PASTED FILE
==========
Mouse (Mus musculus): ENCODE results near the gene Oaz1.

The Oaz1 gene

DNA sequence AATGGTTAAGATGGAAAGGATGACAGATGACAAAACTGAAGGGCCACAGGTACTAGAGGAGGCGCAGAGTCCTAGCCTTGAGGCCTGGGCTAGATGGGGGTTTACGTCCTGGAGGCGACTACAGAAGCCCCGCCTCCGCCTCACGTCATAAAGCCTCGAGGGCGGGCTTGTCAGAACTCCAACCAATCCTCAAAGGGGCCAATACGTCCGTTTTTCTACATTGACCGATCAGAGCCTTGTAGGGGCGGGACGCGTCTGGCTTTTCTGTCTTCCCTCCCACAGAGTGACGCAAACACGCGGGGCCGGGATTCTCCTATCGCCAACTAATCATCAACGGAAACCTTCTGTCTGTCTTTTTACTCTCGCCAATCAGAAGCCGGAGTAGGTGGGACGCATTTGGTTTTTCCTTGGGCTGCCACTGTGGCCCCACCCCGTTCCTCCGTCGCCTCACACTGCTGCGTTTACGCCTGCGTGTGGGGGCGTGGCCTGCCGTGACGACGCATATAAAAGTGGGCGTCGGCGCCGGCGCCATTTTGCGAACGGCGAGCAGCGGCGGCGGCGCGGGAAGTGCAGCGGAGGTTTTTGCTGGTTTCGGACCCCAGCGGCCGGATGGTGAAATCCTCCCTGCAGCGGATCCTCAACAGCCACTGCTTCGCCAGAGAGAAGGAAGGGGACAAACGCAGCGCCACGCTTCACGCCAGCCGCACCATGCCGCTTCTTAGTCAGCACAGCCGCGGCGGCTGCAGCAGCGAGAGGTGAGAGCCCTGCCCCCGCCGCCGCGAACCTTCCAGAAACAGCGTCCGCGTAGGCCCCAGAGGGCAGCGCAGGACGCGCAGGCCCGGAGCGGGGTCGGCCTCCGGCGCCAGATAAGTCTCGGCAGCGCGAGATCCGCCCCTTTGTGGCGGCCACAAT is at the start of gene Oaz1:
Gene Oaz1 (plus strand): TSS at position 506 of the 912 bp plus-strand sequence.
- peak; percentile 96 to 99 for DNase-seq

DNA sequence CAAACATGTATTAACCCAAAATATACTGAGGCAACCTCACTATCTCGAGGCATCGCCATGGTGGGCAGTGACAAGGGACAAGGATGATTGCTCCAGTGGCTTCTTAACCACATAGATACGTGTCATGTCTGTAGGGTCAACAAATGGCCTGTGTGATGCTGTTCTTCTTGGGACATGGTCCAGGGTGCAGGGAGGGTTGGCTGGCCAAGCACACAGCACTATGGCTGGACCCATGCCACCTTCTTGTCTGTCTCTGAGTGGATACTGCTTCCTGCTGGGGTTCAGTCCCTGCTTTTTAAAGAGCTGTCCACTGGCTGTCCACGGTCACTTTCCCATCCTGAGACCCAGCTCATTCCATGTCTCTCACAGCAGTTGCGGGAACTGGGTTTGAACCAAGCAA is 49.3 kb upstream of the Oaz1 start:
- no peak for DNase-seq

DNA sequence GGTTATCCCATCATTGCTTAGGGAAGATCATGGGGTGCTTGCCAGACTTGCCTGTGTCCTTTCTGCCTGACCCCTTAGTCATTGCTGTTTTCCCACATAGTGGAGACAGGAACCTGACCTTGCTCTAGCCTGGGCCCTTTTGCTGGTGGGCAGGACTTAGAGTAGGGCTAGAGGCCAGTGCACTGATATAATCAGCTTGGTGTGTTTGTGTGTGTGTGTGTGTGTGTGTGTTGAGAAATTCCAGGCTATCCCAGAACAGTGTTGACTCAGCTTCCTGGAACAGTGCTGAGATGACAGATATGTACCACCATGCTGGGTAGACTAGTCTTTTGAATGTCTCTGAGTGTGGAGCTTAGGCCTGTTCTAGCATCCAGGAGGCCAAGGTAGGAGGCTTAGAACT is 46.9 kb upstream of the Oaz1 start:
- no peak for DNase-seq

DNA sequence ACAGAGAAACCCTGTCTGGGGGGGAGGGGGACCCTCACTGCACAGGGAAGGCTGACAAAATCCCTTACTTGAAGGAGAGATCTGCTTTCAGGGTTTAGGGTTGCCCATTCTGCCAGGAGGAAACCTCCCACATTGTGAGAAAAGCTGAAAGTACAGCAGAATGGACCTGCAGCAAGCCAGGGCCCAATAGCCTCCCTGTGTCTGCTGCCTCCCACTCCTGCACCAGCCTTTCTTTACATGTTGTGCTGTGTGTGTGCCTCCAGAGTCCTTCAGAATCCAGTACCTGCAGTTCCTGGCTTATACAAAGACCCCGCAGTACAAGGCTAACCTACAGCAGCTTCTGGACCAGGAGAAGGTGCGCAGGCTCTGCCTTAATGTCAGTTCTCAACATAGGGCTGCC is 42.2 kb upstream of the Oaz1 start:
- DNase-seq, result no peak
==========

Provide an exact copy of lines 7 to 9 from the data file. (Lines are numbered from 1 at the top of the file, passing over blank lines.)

- no peak for DNase-seq

DNA sequence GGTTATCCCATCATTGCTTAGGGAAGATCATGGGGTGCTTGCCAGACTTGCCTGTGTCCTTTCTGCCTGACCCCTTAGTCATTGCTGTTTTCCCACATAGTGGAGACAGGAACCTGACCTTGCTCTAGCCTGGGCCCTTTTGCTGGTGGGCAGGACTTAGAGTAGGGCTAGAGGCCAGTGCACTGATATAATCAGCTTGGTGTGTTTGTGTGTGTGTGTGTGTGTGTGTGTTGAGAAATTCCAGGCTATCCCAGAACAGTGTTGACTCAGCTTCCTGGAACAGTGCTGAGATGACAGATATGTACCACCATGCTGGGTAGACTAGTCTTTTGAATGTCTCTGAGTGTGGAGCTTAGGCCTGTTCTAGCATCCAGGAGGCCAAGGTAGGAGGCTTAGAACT is 46.9 kb upstream of the Oaz1 start:
- no peak for DNase-seq